Revision Notes - India’s External Relations Humanities/Arts Notes | EduRev

Political Science Class 12

Humanities/Arts : Revision Notes - India’s External Relations Humanities/Arts Notes | EduRev

The document Revision Notes - India’s External Relations Humanities/Arts Notes | EduRev is a part of the Humanities/Arts Course Political Science Class 12.
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FACTS THAT MATTER

1. Immediately after independence, India faced the twin challenges of Welfare and democracy. Moreover, India started participating in the world affairs as an independent nation state with the overall context like the legacy of many international disputes left by the British, pressures created by partition and poverty alleviation.
2. India was born in the backdrop of world war, hence it decided to conduct foreign relations with an aim to respect the sovereignty of other nations to achieve security through maintenance of peace. For this, India laid down directive Principles of State Policy in the Article 51 of Indian Constitution.
3. The foreign policy of a nation is the interplay of domestic and external factors. Pt. J.L. Nehru was the ‘Chief Architect of India’s Foreign Policy’ with the objectives of preserving sovereignty of India, protection of territorial integrity and promotion of rapid economic development. Hence India adopted NAM to stay away from any military blocs.
4. Nehru’s Era established the contacts between India and States in Asia and Africa by convening conferences on Asian Relations (March 1947), Indonesia’s Freedom Struggle (1949), decolonisation process, and engaged herself in Bandung Conference in 1955 .with the newly independent Asian and African Nations.
5. Panchsheel, the five principles of peaceful co-existance (29 April 1954) between India and China was a stronger step towards friendship and relations. India advocated China’s new government as a communist even in the UN after Chinese revolution in 1949 to ahead a friendly step.
6. India and China began to conflict on annexation of Tibet by China and suppressed Tibetan culture also. China claimed Aksai Chin area and NEFA within the Indian territory, which differences could not be resolved despite correspondence and discussions and led India to indulge in conflict.
7. India and Pakistan conflicted on initiative of Pakistan’s serious armed conflict over Kashmir issue in 1965. The UN intervened and made the both to sign Tashkent Agreement in 1966 to relieve the situation. But 1965 war added to India’s already difficult economic situation.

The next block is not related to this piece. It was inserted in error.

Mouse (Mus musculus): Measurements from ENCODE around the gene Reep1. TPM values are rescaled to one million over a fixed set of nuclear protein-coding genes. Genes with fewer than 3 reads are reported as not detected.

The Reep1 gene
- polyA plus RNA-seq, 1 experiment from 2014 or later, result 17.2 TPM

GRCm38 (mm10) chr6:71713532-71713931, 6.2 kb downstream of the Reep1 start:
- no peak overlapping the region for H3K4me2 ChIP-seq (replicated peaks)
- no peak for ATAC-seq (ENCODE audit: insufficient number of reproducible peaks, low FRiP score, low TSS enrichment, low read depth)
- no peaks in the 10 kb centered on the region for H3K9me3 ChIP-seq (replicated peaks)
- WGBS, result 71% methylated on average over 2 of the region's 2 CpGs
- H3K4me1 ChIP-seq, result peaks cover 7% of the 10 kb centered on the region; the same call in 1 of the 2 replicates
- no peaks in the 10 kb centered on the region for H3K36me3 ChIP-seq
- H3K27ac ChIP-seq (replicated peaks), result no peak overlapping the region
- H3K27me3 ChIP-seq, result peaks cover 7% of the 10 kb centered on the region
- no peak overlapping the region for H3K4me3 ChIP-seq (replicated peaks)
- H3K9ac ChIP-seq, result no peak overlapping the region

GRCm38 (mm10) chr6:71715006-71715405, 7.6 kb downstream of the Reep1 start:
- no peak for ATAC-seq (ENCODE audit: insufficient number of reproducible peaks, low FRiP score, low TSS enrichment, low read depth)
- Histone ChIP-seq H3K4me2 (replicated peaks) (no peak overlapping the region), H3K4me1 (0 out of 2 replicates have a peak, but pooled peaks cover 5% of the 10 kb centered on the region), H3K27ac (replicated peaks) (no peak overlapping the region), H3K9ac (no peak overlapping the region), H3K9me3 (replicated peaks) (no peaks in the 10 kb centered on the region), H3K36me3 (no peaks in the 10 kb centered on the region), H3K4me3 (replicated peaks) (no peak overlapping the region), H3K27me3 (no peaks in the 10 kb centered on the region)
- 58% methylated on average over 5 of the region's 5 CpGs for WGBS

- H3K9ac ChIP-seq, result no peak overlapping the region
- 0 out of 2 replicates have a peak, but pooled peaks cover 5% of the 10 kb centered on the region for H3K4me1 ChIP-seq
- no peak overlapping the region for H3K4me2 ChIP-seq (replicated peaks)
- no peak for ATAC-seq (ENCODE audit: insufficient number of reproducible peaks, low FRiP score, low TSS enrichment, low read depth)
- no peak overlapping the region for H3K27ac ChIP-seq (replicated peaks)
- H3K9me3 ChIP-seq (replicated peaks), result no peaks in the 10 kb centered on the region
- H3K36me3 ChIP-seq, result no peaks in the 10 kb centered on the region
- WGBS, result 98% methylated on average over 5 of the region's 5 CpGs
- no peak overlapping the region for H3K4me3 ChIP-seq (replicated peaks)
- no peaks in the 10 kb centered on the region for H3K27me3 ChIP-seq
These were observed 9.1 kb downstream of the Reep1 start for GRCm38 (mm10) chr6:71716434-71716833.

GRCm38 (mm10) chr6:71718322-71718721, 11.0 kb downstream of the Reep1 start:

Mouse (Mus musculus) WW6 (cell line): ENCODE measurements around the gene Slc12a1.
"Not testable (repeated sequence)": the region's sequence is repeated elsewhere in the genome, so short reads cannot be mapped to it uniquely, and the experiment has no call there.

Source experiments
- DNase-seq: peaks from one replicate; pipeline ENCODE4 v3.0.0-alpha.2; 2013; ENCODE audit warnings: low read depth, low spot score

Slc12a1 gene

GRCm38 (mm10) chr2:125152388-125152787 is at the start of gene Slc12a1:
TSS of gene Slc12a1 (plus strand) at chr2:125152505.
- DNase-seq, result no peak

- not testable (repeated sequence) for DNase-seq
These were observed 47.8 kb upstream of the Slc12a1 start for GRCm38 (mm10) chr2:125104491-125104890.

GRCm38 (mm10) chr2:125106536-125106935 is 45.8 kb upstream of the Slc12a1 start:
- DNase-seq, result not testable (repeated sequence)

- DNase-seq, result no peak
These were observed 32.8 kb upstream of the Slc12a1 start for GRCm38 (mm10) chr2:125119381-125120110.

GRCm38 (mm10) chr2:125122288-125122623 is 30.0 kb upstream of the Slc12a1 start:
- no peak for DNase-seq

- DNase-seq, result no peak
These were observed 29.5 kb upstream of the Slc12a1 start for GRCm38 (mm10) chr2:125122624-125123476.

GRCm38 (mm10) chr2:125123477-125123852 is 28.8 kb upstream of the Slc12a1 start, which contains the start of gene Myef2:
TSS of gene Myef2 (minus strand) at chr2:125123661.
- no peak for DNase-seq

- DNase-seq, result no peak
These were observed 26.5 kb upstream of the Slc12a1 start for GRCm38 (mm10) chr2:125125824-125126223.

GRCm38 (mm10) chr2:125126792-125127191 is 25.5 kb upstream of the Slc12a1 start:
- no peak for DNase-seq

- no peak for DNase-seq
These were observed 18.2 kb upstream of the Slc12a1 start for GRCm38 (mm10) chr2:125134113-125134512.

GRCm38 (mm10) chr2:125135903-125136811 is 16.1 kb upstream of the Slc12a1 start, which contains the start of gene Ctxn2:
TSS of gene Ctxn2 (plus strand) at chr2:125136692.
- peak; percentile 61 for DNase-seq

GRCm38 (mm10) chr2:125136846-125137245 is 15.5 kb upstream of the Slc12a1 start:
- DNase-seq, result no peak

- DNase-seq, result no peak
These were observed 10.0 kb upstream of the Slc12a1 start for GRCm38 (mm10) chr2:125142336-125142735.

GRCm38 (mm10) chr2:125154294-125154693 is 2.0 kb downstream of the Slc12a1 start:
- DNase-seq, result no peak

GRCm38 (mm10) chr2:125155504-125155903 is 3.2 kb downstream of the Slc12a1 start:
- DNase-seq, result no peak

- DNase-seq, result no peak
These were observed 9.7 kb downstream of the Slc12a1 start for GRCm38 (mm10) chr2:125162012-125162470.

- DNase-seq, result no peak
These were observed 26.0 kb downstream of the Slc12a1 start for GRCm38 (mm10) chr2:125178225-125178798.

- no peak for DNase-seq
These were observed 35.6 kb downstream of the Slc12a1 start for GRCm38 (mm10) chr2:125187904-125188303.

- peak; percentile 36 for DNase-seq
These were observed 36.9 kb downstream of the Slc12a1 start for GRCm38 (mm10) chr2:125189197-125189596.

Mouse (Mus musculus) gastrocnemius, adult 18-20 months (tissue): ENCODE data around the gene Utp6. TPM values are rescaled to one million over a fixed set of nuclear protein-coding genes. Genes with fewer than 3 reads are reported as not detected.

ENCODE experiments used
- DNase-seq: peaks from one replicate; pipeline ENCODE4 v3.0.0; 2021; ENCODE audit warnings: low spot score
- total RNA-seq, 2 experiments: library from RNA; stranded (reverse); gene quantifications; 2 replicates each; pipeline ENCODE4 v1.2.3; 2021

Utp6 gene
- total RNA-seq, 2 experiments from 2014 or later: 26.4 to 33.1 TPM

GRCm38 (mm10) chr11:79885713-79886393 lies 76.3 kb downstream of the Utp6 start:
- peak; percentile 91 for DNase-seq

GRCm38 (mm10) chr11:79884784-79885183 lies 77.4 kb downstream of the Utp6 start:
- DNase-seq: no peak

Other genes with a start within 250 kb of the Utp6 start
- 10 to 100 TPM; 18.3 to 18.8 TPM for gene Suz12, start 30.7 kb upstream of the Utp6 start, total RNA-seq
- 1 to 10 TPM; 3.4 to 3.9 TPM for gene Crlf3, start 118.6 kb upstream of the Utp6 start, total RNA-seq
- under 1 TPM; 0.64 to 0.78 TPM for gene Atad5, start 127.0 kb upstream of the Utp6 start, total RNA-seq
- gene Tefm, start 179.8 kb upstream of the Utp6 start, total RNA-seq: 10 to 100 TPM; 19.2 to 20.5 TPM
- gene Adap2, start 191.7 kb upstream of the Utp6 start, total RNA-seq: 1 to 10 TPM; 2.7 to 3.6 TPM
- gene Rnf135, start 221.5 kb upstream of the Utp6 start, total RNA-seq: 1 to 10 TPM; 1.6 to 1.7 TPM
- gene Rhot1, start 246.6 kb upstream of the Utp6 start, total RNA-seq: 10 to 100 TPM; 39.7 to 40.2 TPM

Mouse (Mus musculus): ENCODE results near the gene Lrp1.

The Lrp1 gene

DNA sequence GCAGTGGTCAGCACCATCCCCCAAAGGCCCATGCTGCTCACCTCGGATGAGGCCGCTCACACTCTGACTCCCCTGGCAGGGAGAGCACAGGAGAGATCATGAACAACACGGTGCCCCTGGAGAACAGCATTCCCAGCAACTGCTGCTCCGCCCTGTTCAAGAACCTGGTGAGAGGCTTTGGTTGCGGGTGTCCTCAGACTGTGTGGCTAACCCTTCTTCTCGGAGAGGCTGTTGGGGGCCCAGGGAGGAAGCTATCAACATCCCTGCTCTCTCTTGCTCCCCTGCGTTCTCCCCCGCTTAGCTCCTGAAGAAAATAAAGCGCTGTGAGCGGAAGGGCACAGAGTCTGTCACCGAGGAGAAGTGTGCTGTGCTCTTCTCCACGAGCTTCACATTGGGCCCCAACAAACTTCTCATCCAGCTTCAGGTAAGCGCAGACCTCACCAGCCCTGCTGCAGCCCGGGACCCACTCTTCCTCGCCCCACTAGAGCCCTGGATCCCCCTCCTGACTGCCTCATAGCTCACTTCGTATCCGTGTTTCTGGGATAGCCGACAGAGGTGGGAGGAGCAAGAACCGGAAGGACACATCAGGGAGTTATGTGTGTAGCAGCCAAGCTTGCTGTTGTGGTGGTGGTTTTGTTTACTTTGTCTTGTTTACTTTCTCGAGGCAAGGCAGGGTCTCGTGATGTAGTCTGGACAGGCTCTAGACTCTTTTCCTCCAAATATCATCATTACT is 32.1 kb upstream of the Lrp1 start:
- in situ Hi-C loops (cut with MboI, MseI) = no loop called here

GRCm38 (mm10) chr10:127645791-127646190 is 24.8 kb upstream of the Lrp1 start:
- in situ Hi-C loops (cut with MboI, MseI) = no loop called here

8. India’s foreign policy reflects her desire to be an important regional power which reflected during Bangladesh War 1971 when there were clashes between East and West Pakistan and India supported freedom struggle in Bangladesh and declared unilateral ceasefire with the surrender of Pakistan. India and Pakistan signed Shimla Agreement on 3rd July 1972 to formalise the return of Peace.
9. India’s Nuclear Policy advocates no first use and reiterates India’s commitment to global verifiable on non-discriminatory nuclear disarmament leading to nuclear weapons free world. Pt. J.L. Nehru was against nuclear weapons, so he placed nuclear disarmament and considered NPT as discriminatory and India has always been committed to use these weapons for peaceful purposes.

WORDS THAT MATTER

1. Non-alignment: A policy not to join any military alliances created due to cold war.
2. Foreign Policy: It is an interplay of domestic and external factors of a nation.
3. Panchsheel: Five principles of peaceful co-existence to be signed in 1954 between India and China.
4. Bandung Conference: An Afro-Asian conference in Bandung in 1955 to establish NAM and India’s engagement with Asian and African nations.
5. NEFA: North-Eastern Frontier Agency known much of the state of Arunachal Pradesh in 1960s.

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